NIST stumps for federal security team

The National Institute of Standards and Technology will form a new security team to help guard against and respond to Internet break-ins at civilian agency sites, under a plan being considered by the Government Information Technology Services (GITS) Working Group.

The new security group would respond to computer intrusions, provide agencies with guidance and vulnerability "fixes," develop and maintain publicly available tools, perform vulnerability analyses and conduct follow-up studies of incidents. It would also operate a 24-hour emergency hot line.

NIST envisions the team as filling a void that has developed as a result of recent changes to the Office of Management and Budget's Circular A-130. Although the changes require all agencies to maintain a computer security response capability, the majority of civilian agencies do not operate their own security teams.

"We would cover [civilian agencies] who do not have an existing team," said Marianne Swanson, a computer specialist at NIST's Computer Security Division. "And we would work with the other government agency teams that are already in existence. We envision that we will be a pretty big powerhouse."

Under the plan, the Energy Department's Computer Incident Advisory Capability (CIAC) and the Defense Advanced Research Projects Agency-funded Computer Emergency Response Team (CERT) would jointly operate the service at their sites.

"It would be run by both CIAC and CERT's facilities," Swanson said. "There would still be a CIAC team to handle Energy Department issues, but CIAC would also house a big part of the governmentwide capability. And that would work the same way for CERT."

NIST would act as a temporary coordinator while the program is being started.

NIST wants funding of about $8 million over two years to start up the program, which could get the go-ahead as soon as two months from now.

A fully functional incident response capability would be up and running within six months of receiving funding approval, according to NIST. GITS is an inter-agency group that addresses issues related to the National Performance Review and the administration's National Information Infrastructure initiative. The money for the program would come from the GITS Innovation Fund.

Gayle Gordon, head of the GITS Innovation Fund, would not comment on the likelihood of funding for the proposal.

Agencies without their own security response teams now have few options in the event of an intrusion. They can call CERT, the largest and oldest computer security response team in the world, but CERT responds to a constituency that is as large as the Internet itself. As a result, it does not give specialized service.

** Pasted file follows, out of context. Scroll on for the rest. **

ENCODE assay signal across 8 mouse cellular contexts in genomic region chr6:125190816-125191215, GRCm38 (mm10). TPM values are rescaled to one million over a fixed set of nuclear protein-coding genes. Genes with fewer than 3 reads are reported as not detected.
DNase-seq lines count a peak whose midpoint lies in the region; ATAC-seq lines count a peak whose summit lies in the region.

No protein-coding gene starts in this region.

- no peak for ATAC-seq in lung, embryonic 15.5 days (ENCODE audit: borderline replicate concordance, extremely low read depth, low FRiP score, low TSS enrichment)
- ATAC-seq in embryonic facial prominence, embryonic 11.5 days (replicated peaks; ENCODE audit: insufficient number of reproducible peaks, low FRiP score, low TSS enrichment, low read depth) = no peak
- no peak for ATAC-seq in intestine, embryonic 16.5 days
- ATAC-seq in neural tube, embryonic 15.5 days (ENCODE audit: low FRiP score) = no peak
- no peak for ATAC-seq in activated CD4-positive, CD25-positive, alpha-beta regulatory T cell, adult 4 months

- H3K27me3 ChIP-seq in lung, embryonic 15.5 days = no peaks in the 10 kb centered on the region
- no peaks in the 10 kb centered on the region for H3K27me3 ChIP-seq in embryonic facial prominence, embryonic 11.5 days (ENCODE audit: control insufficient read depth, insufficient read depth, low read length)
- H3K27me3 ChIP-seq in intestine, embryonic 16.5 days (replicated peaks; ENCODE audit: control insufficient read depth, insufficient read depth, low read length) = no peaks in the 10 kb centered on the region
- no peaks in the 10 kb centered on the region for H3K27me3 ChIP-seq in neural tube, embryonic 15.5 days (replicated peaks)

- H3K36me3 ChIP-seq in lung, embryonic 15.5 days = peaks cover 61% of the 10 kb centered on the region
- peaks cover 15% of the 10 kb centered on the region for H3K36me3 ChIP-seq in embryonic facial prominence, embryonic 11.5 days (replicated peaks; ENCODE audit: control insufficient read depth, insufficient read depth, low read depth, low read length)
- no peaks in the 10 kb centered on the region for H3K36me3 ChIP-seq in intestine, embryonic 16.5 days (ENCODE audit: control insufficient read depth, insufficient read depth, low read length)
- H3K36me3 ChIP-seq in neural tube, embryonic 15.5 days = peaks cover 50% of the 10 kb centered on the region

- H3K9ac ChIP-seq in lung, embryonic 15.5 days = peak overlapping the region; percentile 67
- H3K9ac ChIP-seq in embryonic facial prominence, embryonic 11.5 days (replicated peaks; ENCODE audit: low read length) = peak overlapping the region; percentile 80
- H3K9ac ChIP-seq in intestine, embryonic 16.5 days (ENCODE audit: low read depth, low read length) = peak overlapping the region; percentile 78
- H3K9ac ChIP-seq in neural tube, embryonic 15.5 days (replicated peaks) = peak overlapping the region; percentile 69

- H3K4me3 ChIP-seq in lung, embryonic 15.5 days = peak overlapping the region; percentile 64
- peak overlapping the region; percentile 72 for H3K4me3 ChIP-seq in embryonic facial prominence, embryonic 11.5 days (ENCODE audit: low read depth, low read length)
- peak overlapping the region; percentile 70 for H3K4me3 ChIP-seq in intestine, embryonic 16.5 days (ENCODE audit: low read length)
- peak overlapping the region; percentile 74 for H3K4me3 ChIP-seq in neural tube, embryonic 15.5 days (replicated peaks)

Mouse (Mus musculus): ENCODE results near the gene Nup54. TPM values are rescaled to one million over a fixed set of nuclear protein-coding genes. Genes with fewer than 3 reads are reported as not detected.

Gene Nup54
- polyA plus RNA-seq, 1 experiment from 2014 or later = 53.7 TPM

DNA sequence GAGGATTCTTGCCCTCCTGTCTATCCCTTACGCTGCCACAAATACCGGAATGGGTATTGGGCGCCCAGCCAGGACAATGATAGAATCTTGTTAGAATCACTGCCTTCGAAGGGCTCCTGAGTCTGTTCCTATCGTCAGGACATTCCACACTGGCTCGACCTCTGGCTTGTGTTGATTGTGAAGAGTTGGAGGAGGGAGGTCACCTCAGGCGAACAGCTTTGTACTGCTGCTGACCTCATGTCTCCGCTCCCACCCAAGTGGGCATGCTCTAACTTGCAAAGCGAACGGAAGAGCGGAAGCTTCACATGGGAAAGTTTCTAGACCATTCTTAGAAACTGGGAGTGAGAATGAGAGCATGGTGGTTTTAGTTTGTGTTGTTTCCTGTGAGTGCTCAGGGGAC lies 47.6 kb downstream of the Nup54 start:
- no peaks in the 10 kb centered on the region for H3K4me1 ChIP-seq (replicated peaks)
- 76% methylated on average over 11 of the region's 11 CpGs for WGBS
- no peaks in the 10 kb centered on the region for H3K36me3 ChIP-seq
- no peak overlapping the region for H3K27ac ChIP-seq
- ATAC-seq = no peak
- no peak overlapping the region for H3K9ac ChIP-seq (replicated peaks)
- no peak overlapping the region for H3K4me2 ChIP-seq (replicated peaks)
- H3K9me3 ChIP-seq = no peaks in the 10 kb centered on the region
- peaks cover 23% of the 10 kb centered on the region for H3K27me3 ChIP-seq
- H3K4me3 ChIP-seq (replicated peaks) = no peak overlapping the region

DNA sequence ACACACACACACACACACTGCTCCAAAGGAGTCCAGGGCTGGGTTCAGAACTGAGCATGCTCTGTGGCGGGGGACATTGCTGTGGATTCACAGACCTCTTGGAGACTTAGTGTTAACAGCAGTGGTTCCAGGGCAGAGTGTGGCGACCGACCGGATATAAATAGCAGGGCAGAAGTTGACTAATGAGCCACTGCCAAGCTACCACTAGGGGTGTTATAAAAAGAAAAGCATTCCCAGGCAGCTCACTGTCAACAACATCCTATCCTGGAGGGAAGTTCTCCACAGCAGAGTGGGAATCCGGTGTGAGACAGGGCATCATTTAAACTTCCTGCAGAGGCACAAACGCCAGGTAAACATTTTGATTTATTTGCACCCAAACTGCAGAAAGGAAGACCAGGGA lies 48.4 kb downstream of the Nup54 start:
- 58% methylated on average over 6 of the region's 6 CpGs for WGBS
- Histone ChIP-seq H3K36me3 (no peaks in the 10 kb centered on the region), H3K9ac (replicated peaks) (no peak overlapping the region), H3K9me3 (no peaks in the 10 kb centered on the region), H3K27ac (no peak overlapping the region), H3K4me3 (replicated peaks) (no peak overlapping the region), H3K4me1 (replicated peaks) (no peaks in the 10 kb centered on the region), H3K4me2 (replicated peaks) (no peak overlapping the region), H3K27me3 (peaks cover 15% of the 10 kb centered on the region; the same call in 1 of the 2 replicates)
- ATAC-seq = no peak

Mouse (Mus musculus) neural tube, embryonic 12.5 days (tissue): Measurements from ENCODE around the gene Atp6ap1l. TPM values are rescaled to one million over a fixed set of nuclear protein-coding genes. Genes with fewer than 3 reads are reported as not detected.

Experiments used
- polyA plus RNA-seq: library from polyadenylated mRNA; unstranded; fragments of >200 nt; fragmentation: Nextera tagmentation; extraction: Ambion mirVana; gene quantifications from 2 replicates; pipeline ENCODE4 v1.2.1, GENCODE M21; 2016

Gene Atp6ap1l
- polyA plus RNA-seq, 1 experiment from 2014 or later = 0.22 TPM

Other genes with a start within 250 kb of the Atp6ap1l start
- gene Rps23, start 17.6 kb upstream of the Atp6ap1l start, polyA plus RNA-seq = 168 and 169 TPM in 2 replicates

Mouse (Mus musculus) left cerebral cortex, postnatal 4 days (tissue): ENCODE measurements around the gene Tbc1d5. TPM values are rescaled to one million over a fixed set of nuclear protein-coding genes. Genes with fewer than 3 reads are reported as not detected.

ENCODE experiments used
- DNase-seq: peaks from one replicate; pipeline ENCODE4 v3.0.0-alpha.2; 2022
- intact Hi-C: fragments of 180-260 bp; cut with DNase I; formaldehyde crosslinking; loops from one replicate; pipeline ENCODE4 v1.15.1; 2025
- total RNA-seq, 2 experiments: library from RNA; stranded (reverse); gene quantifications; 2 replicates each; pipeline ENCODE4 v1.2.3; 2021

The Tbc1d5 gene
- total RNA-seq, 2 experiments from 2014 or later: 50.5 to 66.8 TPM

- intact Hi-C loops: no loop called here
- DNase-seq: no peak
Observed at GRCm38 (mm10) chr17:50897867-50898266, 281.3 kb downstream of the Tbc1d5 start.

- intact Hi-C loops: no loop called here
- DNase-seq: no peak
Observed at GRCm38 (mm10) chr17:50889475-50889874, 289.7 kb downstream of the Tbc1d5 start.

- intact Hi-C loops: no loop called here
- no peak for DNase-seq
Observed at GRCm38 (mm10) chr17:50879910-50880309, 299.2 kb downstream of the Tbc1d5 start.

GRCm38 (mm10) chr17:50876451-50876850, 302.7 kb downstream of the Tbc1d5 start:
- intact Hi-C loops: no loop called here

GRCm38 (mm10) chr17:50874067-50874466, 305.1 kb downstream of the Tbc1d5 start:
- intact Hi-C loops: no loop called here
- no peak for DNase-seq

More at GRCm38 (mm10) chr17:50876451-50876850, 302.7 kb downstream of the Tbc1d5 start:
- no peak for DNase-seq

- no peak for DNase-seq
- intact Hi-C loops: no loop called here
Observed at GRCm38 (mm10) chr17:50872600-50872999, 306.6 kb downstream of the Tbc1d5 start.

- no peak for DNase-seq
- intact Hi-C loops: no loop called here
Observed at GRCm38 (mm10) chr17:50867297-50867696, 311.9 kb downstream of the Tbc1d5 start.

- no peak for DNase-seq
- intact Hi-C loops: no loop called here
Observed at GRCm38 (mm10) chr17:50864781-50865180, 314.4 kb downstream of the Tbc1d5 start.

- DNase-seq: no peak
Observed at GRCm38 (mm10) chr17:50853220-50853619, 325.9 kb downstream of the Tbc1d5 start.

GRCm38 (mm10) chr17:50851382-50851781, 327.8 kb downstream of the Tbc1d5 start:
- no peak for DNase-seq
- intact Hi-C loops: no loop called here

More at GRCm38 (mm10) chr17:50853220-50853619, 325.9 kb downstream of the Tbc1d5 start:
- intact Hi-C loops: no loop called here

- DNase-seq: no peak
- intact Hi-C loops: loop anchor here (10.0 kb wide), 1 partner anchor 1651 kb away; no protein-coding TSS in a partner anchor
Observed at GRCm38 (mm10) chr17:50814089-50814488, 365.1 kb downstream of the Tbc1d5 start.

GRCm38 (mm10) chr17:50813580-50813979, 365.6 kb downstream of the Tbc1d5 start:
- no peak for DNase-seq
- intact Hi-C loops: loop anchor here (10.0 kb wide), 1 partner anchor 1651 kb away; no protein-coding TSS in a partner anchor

CIAC does offer specialized security service on a fee basis, and the new team would expand on this concept. It would also make the sharing of vulnerability information easier, supporters said.

Tearing Down the Barriers

Response teams' hesitancy to share information continues to obstruct efforts to develop a central resource for break-in statistics.

"We want this group to cross agency boundaries and augment agencies' [existing] capabilities," Swanson said. "We feel there's a benefit to having similar music that all agencies can follow—recommendations, guidance, tools. It will be a more common set of tools that all can use."

"So many agencies don't have a response capability," said Sandy Sparks, CIAC's director. "If the proposal gets funded, it will be a really proactive step."

Currently, only DOE, NASA, the Defense Department, the Air Force, the Navy, the Veterans Health Administration and the Small Business Administration have their own security response teams.

However, DARPA has signaled that it will stop funding CERT for its emergency response capabilities, though it will continue funding for CERT to conduct research in computer security.

NIST would help set up the security team, but eventually the service would operate from fees paid by member agencies and be self-sustaining. The GITS Innovation Fund gives one-time loans to government technology projects.

"GITS will get it started, but then it will have to live in the cold, hard world," said Tim Grantz, a computer security specialist at NIST.

"It's ambitious in a time of constrained resources, [and] it remains to be seen how willing people are to spend money on security," he said. "It's a good first step toward giving agencies an effective service that helps people meet the regulatory intent of Circular A-130."

"It's ambitious because we're taking on a large, large role, and a lot of the functions we're going to perform require a lot of time, effort and money," NIST's Swanson said.

NIST is taking additional steps to promote more open sharing of security statistics among federal agencies, universities and businesses. NIST will conduct a workshop on data sharing June 10-12.


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